We took a seat in row two, and experienced the legroom as awful. Like, I’m not very tall, and even when I sat as far back in the seat as possible, my knees touched the front seat. Otherwise, this was a fairly standard financial seat.
Oddly enough, we noticed how the first row of seats had facilities in the middle seats and also had the headrest which indicated that it was business class, while the second row did not.
I asked the flight attendant about this. She was extremely apologetic and friendly – “ah, so you are business class passengers, welcome to your cozy, private cabin, and make yourself comfortable wherever you want.”
We were very happy about that, because the bulkhead had excellent legroom for comparison. If you are flying Condor’s short distance business class, be sure to reserve the first row, otherwise legroom is awful.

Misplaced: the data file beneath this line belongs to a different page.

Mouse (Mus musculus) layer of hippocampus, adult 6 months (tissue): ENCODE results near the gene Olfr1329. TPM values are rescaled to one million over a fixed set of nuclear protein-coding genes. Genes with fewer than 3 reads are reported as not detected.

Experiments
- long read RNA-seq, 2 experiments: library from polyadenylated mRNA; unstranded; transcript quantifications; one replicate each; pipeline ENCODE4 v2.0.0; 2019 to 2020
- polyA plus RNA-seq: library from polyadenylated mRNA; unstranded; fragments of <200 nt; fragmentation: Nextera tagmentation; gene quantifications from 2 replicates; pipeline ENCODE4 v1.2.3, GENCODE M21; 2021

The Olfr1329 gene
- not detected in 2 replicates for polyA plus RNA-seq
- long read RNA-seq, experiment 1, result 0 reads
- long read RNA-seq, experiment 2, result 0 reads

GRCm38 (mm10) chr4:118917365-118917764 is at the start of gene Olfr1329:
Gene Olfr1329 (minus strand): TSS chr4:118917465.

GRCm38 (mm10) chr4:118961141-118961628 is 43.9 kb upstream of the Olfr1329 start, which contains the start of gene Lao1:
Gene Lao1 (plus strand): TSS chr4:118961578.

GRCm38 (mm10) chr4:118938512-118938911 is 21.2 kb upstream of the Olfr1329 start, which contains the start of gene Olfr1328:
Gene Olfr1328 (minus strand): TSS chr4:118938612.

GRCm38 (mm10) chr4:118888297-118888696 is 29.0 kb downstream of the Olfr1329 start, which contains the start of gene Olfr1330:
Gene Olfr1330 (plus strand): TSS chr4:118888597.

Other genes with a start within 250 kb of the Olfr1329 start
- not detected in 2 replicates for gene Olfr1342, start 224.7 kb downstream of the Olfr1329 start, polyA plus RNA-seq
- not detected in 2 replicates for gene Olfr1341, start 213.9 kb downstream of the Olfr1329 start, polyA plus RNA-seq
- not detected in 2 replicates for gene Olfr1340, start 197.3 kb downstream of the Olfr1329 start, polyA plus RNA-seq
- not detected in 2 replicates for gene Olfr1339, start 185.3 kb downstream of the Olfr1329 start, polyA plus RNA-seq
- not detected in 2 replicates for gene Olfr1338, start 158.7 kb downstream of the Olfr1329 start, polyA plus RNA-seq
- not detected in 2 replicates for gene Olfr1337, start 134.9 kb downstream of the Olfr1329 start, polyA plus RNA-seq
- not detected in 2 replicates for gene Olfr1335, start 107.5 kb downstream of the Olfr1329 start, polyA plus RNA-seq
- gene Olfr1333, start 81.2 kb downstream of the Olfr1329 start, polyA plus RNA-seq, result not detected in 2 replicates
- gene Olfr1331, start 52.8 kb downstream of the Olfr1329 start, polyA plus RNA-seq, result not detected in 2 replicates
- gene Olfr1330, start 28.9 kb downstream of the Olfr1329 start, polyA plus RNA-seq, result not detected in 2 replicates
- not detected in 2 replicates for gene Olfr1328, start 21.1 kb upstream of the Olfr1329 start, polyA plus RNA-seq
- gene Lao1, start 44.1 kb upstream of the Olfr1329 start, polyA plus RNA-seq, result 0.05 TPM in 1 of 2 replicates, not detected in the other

While the plane was otherwise almost full, the whole first two rows were just for us, so we each took one of the window seats on the first row.
I appreciated that the overhead consoles not only had reading lights, but also individual air nozzles, which is especially useful on a European airline given how hot the cabins are often kept.
The cabin was otherwise pretty no-frills. Condors A321s have no power ports or Wi-Fi, so make sure you bring your own entertainment to keep you busy and the electronics properly charged before proceeding.
Condor business class facilities
Waiting for the seats in the front row were quite comfortable pillows. It is nice that these are offered proactively, given that most airlines only offer these on request in intra-European business class.
There was also a bag with a disinfectant napkin and tour operator. It is an unusual offer to offer on board, although it is a cool concept. I guess this is probably sponsored by the company that sells these?
Condor departure from Düsseldorf